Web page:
Talk:Western Pennsylvania English
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I've lived in Pittsburgh my whole life and I've never heard a real Pittsburgher say yunz. Real Pittsburghers say Yinz. Kennywood Park had a billboard advertising a new Hawaiian-themed section of the park that read "Aloha, yinz guys". Now that's Pittsburgh! — Preceding unsigned comment added by 220.127.116.11 (talk) 13:11, 9 November 2004
- Yes, well, I've also known Pittsburghers who distinguished sides of their family, who lived on opposite sides of the city, by whether they were Yinzers or Yunzers---whether they said yinz or yunz. Guess it just goes to show that regional variation is, well, regional. . . . Juicy 03:11, 13 February 2006 (UTC)
- I say it all the time, yet never noticed if I say yunz or yinz, or a difference when others say it. I'm still not sure, hmm. It might even be possible for yenz. I'm confident, though, that the variation exists because the way people interpret things differently. Two people listening to the same person talking might call it different. Sounds like yieunz to me! Automagically 04:29, 25 April 2006 (UTC)
- I lived in PA for a number of years, while a student at Penn State. I met people from all over the state there. I got the impression that Pittsburgh and points south is "yinz" territory, while "yunz" is what you hear to the north and east of there, i.e. places like State College, Bellefont, Altoona. I think both forms are restricted to south-western and central PA.
- I grew up about an hour north of Pittsburgh (Mars, PA), and I lived in the Oakland section of Pittsburgh during college, and I've never once heard it pronounced "yunz". We always said "yins" (which, incidentally, we would spell with an 's' on the rare occasions when we'd write it down -- notes passed in study hall or the like). A friend of mine, who's never lived in PA, swears he knew some "yunzers" from the Altoona area, but I have yet to meet one. Seansinc 18:44, 9 October 2007 (UTC)
- I grew up in the city, and "yinz" is definitely the predominant pronounciation there. But that's all right, yinz are doing a great job. —Preceding unsigned comment added by 18.104.22.168 (talk) 16:38, 21 October 2008 (UTC)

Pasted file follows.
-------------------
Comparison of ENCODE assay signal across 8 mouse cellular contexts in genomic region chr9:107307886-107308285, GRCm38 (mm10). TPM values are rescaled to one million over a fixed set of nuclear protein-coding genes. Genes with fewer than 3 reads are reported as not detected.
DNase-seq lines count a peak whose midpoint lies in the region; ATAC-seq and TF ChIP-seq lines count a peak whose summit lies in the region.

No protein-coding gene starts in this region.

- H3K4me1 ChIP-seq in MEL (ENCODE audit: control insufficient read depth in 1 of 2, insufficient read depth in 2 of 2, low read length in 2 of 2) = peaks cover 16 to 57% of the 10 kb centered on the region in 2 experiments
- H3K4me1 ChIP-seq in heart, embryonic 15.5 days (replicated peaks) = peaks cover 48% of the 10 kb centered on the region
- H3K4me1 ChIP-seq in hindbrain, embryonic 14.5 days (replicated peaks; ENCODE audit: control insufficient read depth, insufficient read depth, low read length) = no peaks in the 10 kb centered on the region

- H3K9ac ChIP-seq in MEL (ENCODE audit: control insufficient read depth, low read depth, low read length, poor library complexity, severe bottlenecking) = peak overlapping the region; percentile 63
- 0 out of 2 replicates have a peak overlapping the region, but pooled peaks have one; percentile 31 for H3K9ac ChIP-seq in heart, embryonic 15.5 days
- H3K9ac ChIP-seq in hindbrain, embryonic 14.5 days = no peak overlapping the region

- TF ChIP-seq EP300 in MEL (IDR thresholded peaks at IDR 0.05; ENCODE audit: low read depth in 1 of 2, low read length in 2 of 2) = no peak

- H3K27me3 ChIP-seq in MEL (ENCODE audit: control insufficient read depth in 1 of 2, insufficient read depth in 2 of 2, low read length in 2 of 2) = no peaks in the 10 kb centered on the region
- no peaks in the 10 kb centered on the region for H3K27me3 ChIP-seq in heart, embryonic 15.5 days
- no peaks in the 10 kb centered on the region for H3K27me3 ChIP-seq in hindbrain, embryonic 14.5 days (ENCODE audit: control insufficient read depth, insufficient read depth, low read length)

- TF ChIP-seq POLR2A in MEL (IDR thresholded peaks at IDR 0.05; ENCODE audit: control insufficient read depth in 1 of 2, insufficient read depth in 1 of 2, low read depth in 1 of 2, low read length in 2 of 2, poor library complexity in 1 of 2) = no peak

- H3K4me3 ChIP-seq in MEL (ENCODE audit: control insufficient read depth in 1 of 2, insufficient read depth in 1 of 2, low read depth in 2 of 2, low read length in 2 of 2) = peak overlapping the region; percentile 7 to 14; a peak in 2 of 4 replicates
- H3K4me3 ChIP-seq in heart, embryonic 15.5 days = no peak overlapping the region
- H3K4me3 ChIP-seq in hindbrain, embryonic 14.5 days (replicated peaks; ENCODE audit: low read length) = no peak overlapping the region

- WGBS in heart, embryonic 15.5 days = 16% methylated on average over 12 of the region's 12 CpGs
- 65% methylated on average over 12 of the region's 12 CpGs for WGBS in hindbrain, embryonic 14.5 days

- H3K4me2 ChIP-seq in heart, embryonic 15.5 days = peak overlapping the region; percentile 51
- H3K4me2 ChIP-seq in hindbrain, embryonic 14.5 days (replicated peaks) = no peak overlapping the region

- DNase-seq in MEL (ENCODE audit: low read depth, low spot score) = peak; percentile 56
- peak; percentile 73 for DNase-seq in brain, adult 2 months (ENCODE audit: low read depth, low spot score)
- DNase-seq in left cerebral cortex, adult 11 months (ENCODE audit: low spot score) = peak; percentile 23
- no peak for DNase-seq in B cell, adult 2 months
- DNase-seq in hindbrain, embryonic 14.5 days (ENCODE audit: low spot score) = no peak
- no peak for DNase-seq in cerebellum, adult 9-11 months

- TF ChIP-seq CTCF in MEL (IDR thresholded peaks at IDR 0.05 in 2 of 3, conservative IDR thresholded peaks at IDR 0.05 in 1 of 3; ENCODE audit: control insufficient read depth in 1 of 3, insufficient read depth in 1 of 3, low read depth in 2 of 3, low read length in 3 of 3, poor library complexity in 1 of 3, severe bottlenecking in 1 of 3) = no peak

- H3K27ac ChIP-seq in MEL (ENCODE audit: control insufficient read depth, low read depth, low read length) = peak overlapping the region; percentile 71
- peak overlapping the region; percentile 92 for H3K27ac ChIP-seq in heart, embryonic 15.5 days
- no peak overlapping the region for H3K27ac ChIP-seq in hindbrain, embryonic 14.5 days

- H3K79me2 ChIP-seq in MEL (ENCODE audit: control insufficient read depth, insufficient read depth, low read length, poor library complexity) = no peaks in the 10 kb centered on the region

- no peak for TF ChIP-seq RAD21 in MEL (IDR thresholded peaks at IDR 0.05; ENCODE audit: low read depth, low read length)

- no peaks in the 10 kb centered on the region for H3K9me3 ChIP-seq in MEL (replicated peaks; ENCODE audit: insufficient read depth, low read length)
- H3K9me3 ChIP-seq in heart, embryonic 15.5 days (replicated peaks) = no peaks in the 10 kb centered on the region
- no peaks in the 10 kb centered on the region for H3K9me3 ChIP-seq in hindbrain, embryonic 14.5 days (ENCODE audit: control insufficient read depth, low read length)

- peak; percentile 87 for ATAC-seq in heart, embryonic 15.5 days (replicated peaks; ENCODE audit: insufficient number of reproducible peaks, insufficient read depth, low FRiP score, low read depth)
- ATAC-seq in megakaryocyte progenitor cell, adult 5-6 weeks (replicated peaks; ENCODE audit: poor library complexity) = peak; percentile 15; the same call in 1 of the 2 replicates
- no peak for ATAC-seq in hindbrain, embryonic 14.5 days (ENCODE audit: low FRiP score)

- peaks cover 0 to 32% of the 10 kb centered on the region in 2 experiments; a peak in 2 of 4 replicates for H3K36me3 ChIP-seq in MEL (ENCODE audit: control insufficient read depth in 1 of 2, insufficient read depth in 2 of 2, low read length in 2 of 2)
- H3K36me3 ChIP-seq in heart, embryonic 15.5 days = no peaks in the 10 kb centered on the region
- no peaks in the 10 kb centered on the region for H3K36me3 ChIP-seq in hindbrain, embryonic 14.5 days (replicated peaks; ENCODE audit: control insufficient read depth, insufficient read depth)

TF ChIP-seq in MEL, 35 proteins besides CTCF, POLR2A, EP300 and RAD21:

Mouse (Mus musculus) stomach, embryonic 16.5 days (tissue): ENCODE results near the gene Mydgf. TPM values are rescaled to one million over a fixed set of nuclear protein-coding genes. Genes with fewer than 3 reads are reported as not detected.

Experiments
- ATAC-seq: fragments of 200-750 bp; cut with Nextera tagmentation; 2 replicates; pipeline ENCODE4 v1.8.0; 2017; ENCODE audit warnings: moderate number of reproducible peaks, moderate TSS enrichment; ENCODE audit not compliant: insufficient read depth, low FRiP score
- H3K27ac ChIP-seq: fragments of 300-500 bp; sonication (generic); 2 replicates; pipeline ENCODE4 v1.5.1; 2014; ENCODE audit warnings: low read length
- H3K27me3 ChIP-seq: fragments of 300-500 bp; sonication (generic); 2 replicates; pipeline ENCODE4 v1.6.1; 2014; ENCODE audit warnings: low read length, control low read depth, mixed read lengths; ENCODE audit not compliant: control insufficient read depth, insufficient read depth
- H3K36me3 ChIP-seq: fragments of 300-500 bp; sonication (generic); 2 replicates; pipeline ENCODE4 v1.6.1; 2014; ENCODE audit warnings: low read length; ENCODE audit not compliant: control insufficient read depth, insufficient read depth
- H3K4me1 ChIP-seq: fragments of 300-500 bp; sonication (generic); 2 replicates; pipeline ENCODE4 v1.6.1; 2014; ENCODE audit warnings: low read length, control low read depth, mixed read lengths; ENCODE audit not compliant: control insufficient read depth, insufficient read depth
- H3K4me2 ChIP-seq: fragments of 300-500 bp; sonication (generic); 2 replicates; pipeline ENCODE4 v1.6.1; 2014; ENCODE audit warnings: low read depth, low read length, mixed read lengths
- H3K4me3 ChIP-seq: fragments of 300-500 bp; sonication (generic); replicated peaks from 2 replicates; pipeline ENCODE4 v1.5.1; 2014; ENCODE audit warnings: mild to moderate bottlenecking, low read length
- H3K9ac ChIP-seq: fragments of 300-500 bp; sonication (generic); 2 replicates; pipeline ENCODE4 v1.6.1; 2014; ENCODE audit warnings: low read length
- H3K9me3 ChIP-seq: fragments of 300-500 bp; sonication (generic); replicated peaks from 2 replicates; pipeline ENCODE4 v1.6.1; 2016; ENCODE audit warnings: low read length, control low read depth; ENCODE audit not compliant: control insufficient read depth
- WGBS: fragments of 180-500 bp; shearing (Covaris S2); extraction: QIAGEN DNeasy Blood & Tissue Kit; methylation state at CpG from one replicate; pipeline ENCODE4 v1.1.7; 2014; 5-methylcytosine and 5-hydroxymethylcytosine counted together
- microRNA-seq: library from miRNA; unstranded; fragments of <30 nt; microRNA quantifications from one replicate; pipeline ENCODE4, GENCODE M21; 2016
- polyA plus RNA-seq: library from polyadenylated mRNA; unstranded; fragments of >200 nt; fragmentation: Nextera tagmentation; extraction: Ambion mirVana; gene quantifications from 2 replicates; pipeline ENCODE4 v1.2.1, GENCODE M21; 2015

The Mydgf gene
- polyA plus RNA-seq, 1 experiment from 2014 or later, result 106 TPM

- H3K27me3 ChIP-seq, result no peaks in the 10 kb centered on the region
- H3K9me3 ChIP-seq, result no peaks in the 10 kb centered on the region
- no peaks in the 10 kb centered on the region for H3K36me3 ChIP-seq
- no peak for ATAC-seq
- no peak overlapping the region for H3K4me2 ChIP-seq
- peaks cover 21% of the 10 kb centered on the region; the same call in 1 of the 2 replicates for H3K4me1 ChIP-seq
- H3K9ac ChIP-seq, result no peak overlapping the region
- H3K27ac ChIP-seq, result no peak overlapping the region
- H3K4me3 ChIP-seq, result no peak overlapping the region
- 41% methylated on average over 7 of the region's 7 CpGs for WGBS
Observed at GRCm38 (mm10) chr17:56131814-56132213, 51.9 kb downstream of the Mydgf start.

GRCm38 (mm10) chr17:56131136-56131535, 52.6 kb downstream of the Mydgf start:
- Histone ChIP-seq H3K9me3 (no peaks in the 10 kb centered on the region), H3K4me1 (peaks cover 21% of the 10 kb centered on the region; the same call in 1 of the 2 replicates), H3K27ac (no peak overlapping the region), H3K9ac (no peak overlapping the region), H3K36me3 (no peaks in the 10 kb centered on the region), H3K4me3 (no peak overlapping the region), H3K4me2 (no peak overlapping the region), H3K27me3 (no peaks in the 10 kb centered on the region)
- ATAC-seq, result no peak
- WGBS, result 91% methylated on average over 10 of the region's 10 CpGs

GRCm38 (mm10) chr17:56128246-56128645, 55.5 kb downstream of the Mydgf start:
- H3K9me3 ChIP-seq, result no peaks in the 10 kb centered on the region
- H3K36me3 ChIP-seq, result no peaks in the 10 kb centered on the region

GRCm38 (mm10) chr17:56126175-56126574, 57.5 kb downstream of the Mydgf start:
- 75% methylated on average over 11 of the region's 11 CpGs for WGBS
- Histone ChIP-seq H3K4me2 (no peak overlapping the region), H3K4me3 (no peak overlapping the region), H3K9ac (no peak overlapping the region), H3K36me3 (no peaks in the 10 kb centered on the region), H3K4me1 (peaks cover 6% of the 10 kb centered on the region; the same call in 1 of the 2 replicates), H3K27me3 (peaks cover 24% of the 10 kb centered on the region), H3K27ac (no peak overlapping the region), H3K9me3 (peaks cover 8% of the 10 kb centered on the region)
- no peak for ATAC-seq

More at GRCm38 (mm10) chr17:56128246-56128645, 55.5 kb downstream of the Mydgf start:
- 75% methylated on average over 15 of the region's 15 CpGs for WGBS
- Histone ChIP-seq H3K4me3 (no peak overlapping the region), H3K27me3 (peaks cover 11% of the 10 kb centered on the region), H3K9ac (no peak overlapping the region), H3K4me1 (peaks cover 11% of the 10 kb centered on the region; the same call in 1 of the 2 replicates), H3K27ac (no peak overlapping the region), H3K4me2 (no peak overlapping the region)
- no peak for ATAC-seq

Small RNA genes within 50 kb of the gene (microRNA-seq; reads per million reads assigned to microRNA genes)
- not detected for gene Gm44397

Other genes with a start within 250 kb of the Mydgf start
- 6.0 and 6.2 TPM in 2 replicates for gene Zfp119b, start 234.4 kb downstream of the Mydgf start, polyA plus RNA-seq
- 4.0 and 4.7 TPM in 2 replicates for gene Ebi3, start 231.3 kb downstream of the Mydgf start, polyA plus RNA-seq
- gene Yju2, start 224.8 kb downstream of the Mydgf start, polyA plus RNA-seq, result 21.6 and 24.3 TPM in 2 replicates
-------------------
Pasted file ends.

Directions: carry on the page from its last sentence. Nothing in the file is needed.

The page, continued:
- I came to Pittsburgh as a college freshman in 1969. My roommate was from the rural exurb of Canonsburg, Pennsylvania. He definitely said yuns, but when he wanted to be unambiguously plural, he's say yuns all. I never heard a Pittsburger use that plural form, and going west to Youngstown, Ohio (I later had a roommate from there), the word was yous or yus (like yuns without the n). I recall hearing both yuns and yins in Pittsburgh when I was a student.Douglas W. Jones (talk) 01:14, 9 December 2012 (UTC)
- I grew up in New Castle, PA, 1955-1973, 15 miles east of Youngstown, 50 miles North-Northwest of Pittsburgh, and I heard yinz all the time. MikeDoyle (talk) 04:29, 25 September 2015 (UTC)
I spent the first 17 years of my life in Pittsburgh, and I don't remember ever hearing the letter L in "kolbassi" actually be pronounced. Add in that cot/caught shift, and the pronunciation I grew up with is a lot closer to "kabossy" than anything else. Macoafi (talk) 22:44, 27 February 2012 (UTC)
What is most needed is a person to track down the page numbers of the traditional inline citations that the article was written with. If I can get the papers I may be able to do some of the work myself. --Guerillero | My Talk 06:04, 10 March 2012 (UTC)
Pittsburghese is "white only"?
This statement and it's sources don't reflect this article properly. To say that Pittsburghese is only documented and limted to white Pittsburghers' is extremely wrong and ignorant! Being of multiple ethnicity's myself, I grew up in the South Side, across the bridge from downtown Pgh. It's a very diverse neighborhood, where heavy Pittsburghese is found, and where I've picked up mine. I grew up using multiple Pittsburghese terms, picked up from family and friends from our very diverse neighborhood. Speaking Pittsburghese has nothing to do with race. It's all geographical, and to summarize a segment on such a broad term, with this narrow statement is invalid, deceptive, and fallacious. I think this segment needs edited, or removed altogether, as it's portraying another point entirely, that is not relevant to the Pittsburghese English segment.Surpmutin (talk) 23:09, 16 May 2012 (UTC)
Central Pennsylvania Accent
"Go redd up at the spicket before dinner"